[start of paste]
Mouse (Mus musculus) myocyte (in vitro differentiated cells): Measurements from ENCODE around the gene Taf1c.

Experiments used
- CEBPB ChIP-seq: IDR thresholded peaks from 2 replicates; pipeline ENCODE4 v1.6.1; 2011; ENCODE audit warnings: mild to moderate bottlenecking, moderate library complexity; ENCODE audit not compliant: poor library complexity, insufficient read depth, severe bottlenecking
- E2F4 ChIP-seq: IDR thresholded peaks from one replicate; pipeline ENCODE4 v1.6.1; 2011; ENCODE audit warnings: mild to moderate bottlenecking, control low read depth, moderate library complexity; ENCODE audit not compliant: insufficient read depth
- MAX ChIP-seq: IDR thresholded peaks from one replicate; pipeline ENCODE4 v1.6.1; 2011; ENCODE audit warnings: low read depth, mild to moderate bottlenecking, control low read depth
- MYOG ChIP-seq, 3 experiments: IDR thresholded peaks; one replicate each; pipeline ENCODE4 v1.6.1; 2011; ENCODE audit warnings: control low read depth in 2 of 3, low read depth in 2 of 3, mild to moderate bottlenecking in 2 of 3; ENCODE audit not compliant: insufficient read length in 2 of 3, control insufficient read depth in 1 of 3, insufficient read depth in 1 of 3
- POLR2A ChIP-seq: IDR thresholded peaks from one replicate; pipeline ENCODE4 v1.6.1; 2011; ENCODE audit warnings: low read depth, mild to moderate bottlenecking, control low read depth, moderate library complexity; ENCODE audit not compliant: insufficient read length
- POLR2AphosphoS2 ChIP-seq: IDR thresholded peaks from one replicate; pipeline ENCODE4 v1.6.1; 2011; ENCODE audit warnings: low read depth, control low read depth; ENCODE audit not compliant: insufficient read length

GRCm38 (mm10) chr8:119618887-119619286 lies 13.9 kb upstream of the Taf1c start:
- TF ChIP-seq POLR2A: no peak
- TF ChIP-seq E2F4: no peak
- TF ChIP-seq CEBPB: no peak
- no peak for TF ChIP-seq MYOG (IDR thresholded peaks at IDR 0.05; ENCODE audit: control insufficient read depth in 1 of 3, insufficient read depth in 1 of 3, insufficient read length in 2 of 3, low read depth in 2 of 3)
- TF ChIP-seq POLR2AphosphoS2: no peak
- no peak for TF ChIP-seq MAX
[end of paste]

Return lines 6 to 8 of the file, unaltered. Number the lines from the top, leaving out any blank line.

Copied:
- MYOG ChIP-seq, 3 experiments: IDR thresholded peaks; one replicate each; pipeline ENCODE4 v1.6.1; 2011; ENCODE audit warnings: control low read depth in 2 of 3, low read depth in 2 of 3, mild to moderate bottlenecking in 2 of 3; ENCODE audit not compliant: insufficient read length in 2 of 3, control insufficient read depth in 1 of 3, insufficient read depth in 1 of 3
- POLR2A ChIP-seq: IDR thresholded peaks from one replicate; pipeline ENCODE4 v1.6.1; 2011; ENCODE audit warnings: low read depth, mild to moderate bottlenecking, control low read depth, moderate library complexity; ENCODE audit not compliant: insufficient read length
- POLR2AphosphoS2 ChIP-seq: IDR thresholded peaks from one replicate; pipeline ENCODE4 v1.6.1; 2011; ENCODE audit warnings: low read depth, control low read depth; ENCODE audit not compliant: insufficient read length